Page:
Since the exact significance level equals .036 and is less than the value of alpha (.05), the model under the Null Hypothesis is rejected and the hypothesis of real effects accepted. The mean difference is said to be statistically significant. In this case the conclusion would be made that the right hand taps faster than the left hand, because the mean difference is greater than zero and the number of taps using the left hand was subtracted from the number of taps using the right. If the mean difference was negative, then the left hand would have tapped faster than the right.
The data is entered into an SPSS data file with each subject as a row and the two variables for each subject as columns. In the example data, there would be thirteen rows and two columns, one each for the right and left hand data. The data file looks like the following figure:
What I call a crossed t-test, the SPSS package calls a paired-samples T Test. This statistical procedure is accessed by selecting Analyze/Compare Means/Paired-Samples T Test, as the following figure shows:
You must then tell SPSS which variables are to be compared by double-clicking on them. After selecting the two variables to be included in the analysis, click on the OK button. The example data analysis proceeds as follows:
The first table of SPSS output from this procedure, shown here, includes the means
The second SPSS output table includes the t-test results:
Note that the results from using SPSS are within rounding error of the results computed by using the formulas, a hand-held calculator, and the Probability Calculator.
A nested t-test is the appropriate hypothesis test when there are two groups and different subjects are used in the treatment groups. Two examples of nested t-tests will be presented in this chapter, one detailing the logic underlying the analysis and one illustrating the manner in which the analysis will be performed in practice.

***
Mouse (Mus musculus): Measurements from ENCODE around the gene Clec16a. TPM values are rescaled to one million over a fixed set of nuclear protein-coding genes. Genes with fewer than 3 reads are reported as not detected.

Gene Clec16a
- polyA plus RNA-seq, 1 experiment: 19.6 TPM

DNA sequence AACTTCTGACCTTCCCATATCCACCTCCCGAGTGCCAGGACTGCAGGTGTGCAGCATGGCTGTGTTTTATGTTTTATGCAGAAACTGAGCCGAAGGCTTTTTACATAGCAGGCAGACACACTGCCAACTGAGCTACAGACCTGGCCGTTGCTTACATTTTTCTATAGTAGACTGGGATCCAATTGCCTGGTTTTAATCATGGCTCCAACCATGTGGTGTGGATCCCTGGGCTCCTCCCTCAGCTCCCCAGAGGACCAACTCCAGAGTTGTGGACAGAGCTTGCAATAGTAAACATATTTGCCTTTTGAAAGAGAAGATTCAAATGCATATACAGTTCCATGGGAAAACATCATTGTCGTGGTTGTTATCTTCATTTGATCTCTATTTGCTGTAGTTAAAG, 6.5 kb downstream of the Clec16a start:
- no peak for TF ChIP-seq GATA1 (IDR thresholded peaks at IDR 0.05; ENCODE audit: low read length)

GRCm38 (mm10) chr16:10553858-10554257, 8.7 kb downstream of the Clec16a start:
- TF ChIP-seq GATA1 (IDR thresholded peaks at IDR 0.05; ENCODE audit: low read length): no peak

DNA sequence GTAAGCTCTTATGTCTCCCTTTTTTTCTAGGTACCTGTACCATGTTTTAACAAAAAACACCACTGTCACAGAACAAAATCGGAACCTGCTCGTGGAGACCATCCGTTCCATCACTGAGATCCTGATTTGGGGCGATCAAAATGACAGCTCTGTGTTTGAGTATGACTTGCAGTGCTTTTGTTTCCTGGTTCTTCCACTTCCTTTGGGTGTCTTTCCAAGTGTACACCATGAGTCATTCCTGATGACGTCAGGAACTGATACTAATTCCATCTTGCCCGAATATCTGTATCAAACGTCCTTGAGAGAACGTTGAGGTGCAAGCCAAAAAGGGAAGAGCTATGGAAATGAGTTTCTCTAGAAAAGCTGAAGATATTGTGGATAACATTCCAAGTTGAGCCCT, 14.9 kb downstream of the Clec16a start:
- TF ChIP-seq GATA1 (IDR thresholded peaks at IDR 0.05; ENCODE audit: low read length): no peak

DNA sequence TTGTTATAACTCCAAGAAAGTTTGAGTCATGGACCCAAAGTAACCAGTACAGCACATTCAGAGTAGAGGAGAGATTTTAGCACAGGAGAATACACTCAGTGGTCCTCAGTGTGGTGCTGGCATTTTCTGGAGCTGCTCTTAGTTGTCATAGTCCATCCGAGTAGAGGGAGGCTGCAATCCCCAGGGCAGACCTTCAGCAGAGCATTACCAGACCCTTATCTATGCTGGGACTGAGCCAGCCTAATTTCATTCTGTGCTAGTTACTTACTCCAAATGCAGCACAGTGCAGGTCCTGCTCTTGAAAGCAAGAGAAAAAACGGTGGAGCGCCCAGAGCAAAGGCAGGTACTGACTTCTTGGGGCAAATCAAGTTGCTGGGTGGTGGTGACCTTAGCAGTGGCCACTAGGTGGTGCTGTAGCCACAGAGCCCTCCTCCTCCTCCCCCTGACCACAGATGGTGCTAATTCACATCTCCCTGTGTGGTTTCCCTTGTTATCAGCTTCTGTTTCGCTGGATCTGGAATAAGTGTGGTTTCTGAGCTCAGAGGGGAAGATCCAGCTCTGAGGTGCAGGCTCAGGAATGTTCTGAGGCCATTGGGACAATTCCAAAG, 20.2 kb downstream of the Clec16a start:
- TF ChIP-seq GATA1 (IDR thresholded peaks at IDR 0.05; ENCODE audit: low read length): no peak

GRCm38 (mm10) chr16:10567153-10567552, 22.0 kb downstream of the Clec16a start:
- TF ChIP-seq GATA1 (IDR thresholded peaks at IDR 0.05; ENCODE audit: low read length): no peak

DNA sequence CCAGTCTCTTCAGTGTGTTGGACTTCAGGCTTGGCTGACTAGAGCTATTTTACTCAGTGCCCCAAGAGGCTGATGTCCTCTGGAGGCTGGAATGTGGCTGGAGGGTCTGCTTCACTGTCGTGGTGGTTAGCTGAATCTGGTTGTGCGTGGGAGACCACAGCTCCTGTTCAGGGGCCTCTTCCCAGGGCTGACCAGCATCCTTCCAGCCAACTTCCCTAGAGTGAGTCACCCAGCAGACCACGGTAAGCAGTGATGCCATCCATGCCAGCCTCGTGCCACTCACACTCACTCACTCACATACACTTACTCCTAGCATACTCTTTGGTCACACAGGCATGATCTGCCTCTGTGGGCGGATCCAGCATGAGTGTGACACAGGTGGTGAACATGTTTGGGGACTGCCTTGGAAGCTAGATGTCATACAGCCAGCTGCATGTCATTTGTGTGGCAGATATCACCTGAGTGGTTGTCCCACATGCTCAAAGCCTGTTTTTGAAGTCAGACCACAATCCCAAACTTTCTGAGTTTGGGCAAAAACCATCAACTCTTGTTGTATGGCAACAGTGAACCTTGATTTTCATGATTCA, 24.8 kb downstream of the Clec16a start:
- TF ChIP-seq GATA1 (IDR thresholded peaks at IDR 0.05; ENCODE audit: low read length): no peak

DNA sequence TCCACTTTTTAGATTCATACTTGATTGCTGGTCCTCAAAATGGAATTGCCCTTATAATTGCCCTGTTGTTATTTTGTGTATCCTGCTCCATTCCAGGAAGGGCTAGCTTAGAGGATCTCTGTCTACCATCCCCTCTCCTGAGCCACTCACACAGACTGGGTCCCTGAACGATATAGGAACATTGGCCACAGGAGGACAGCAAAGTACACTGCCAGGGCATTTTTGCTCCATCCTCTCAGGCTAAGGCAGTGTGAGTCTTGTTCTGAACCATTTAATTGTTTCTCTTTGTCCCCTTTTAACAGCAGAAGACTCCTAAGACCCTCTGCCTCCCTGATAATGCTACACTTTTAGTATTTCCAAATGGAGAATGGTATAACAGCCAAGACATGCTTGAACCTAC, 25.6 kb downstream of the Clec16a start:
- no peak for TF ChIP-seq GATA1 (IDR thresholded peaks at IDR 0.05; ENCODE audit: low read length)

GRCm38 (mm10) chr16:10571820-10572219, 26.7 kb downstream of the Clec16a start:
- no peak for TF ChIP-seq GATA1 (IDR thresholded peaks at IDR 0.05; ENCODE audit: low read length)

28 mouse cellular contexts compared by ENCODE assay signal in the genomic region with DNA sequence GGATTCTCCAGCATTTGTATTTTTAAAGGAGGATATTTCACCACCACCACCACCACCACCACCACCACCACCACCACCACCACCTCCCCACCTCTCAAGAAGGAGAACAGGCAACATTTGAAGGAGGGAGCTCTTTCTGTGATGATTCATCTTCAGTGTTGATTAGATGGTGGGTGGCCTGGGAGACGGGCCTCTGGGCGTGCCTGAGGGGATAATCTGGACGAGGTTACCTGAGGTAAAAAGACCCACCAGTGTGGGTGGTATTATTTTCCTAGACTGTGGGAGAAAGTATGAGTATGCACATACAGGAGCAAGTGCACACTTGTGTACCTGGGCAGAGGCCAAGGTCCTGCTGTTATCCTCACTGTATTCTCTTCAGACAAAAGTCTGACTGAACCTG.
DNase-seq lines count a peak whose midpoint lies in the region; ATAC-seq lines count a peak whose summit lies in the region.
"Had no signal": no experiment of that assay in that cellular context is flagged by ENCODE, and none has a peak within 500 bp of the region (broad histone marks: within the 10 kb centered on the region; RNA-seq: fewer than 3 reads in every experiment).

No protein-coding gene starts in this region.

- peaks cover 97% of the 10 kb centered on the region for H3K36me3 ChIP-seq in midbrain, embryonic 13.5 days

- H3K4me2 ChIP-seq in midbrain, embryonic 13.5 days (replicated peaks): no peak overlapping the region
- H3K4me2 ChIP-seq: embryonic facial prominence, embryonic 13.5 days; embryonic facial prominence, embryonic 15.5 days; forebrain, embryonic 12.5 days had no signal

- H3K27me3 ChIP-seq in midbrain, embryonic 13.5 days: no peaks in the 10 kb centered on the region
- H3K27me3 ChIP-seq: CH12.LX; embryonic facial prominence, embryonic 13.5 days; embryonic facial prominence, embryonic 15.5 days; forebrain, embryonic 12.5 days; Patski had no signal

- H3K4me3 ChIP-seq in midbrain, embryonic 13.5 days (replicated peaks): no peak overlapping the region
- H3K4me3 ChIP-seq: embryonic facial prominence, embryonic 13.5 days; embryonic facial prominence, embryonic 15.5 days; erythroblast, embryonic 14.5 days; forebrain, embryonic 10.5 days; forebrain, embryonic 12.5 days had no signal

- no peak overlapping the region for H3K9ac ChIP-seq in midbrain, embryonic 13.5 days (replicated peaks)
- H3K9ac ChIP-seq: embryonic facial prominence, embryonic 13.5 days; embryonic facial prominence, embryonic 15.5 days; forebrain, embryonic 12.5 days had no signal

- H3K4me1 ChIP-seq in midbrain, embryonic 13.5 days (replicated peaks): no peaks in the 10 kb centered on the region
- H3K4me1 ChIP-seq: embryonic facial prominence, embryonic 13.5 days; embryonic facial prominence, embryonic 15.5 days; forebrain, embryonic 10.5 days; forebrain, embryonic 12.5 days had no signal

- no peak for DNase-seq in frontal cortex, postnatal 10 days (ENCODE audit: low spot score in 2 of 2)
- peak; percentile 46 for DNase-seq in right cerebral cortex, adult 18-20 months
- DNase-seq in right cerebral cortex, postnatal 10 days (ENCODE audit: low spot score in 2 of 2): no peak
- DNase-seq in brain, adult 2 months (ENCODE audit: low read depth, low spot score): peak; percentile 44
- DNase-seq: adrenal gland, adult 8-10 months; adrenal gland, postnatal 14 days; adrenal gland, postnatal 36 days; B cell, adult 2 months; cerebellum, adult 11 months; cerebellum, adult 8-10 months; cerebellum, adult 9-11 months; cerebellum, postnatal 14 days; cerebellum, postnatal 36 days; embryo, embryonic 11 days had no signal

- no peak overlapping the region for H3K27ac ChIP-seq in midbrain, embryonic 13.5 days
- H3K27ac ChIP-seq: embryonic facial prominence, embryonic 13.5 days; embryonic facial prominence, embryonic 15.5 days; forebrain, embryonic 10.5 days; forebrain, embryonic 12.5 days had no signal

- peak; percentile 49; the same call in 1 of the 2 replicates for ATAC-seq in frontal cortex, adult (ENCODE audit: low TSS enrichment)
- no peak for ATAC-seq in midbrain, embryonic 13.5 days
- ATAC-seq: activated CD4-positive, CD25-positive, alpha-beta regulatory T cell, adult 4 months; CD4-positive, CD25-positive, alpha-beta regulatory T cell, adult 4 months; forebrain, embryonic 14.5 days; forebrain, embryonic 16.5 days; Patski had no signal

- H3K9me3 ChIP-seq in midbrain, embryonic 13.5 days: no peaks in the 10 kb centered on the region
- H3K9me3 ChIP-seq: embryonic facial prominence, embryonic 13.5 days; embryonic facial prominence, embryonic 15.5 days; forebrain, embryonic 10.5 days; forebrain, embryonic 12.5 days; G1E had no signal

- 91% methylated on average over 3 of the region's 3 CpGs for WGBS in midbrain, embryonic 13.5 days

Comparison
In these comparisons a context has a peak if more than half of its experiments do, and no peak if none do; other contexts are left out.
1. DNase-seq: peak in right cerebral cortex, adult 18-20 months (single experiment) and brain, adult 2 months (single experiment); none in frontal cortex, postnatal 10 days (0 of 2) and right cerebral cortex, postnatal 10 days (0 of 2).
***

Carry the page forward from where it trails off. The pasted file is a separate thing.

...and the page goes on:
In a comparison of the finger-tapping speed of males and females the following data was collected:
The design is necessarily nested because each subject has only one score and appears in a single treatment condition. Through the marvels of modern medicine it might be possible to treat sex as a crossed design, but finding subjects might be somewhat difficult. The next step is to find the mean and variance of the two groups:
The critical statistic is the difference between the two means . In the example, it is noted that females, on the average, tapped faster than males. A difference of 43.33 - 57.33 or -14.00 was observed between the two means. The question addressed by the hypothesis test is whether this difference is large enough to consider the effect to be due to a real difference between males and females, rather than a chance happening (the sample of females just happened to be faster than the sample of males).
The analysis proceeds in a manner similar to all hypothesis tests. An assumption is made that there is no difference in the tapping speed of males and females. The experiment is then carried out an infinite number of times, each time finding the difference between means, creating a model of the world when the Null Hypothesis is true. The difference between the means that was obtained from the experiment is compared to the difference that would be expected on the basis of the model of no effects. If the difference that was found is unlikely given the model, the model of no effects is rejected and the difference is said to be significant.
In the case of a nested design, the sampling distribution is the difference between means. The sampling distribution consists of an infinite number of differences between means.
The sampling distribution of this statistic is characterized by the parameters and . In the case of , if the null hypothesis is true, then the mean of the sampling distribution would be equal to zero (0). The value of is not known, but may be estimated. In each of the following formulas, the assumption is made that the variances of the population values of for each group are similar.
The computational formula for the estimate of the standard error of the difference between means is:
The procedure for finding the value of this statistic using a statistical calculator with parentheses is:
If each group has the same number of scores, the preceding formula may be simplified:
if N1 = N2 = N then
Because the example problem has different numbers in each group, the longer formula must be used to find the standard error of the differences between means. Computation proceeds as follows: